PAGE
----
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Neuroscience. 2013 Feb 12;231:102-10. doi: 10.1016/j.neuroscience.2012.11.011. Epub 2012 Nov 29.

Self-regulation of acute experimental pain with and without biofeedback using spinal nociceptive responses.

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Départment de Psychologie, Université de Montréal, Montréal, QC, Canada H3T 1J4.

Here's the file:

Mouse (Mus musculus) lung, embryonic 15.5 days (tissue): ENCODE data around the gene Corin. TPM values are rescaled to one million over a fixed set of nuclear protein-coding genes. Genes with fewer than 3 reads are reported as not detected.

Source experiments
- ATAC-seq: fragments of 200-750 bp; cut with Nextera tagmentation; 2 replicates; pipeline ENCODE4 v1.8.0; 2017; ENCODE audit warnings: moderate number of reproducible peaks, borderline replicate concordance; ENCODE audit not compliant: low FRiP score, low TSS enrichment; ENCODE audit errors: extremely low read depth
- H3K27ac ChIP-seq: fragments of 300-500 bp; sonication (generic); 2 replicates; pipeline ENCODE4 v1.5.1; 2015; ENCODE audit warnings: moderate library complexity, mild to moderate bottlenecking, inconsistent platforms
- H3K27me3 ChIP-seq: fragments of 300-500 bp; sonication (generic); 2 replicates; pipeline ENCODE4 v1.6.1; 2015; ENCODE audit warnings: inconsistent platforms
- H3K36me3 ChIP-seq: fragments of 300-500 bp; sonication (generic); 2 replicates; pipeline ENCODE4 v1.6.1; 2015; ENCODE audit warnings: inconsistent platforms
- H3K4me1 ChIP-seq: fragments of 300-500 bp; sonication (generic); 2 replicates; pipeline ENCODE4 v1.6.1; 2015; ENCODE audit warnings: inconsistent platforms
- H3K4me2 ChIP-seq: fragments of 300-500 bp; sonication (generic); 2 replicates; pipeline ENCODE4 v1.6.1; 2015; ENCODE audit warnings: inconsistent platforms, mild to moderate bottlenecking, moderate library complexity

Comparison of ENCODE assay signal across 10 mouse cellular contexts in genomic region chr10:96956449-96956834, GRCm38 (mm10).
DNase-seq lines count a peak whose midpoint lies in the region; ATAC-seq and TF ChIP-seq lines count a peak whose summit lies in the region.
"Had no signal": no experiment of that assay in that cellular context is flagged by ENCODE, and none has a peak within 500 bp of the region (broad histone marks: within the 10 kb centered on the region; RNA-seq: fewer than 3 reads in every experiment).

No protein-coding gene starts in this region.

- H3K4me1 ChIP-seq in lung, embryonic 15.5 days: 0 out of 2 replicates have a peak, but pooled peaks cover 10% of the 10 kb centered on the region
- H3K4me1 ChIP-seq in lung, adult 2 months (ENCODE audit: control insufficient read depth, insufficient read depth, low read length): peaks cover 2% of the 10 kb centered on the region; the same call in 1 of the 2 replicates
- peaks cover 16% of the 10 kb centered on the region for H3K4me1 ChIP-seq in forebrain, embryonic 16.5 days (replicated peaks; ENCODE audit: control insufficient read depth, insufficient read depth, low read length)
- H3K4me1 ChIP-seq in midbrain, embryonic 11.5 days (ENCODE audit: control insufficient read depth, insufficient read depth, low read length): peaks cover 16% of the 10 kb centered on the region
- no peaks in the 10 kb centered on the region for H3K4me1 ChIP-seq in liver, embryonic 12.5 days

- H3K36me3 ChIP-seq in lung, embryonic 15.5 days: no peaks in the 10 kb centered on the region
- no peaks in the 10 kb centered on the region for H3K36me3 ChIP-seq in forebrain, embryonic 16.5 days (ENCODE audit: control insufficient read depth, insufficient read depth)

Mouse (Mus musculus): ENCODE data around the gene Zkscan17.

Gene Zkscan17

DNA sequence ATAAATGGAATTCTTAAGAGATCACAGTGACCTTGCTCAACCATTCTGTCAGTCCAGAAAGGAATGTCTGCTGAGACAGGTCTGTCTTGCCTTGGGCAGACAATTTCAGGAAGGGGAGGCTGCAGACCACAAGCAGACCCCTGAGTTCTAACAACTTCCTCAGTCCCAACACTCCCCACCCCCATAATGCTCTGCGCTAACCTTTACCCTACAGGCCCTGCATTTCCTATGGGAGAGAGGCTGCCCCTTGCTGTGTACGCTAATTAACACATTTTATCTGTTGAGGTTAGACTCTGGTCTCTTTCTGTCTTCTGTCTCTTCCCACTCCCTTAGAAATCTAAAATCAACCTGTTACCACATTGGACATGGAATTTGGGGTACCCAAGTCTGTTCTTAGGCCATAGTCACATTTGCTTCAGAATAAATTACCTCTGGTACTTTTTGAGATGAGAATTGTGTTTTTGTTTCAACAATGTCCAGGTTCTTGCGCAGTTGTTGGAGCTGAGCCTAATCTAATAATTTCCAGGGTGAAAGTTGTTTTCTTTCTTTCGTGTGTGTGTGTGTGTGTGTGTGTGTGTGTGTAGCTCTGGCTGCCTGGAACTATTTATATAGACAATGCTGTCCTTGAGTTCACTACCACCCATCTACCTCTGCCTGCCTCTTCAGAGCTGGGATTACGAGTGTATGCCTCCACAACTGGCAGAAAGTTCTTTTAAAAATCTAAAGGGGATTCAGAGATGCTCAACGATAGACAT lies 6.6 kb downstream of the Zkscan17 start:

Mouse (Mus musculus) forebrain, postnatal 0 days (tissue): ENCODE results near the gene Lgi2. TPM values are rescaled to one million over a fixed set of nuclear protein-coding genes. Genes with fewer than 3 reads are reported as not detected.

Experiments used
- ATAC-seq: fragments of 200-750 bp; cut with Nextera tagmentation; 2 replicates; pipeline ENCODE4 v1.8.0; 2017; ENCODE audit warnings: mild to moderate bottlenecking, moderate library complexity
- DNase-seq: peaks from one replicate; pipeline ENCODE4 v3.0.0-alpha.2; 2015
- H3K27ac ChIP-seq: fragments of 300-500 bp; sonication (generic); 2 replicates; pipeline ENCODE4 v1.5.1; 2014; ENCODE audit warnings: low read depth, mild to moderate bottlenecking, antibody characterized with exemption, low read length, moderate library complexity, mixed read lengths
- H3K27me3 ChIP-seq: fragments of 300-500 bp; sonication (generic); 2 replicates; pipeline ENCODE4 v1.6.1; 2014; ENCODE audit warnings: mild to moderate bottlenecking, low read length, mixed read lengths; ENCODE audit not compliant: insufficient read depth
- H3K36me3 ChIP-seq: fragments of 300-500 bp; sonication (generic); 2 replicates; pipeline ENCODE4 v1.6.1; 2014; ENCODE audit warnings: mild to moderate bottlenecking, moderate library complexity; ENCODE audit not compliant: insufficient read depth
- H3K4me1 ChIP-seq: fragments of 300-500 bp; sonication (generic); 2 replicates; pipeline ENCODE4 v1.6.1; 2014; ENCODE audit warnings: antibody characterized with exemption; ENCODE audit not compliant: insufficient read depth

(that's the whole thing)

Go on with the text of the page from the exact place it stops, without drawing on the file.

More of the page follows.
Biofeedback training is an efficient means to gain control over a physiological function typically considered involuntary. Accordingly, learning to self-regulate nociceptive physiological activity may improve pain control by activating endogenous modulatory processes. The aim of the present study was to assess whether trial-by-trial visual feedback of nociceptive flexion reflex (RIII-reflex) responses (an index of spinal nociception) evoked by brief painful shocks applied to the sural nerve could be beneficial to guide participants in adopting strategies aiming at modulating pain perception. In order to determine specific changes induced by biofeedback, the modulation of RIII-reflex amplitude and pain ratings was compared following instructions to increase or decrease RIII-reflex amplitude in three groups, including a biofeedback group receiving a visual signal corresponding to the RIII-reflex amplitude (valid feedback), a sham biofeedback group (similar but invalid feedback), and a control group receiving no feedback. Results indicate that participants in all three groups could gain control over RIII-reflex (p<0.001), resulting in the modulation of pain intensity (p<0.001) and pain unpleasantness (p<0.001). The biofeedback group was not significantly superior to the sham and the control groups in the modulation of RIII-reflex amplitude, pain intensity or unpleasantness. These results are consistent with the notion that RIII-reflex amplitude and pain perception can be modulated voluntarily by various cognitive strategies. However, immediate retrospective visual feedback of acute nociceptive responses presented iteratively in successive trials may not improve the efficacy of these self-regulation processes.

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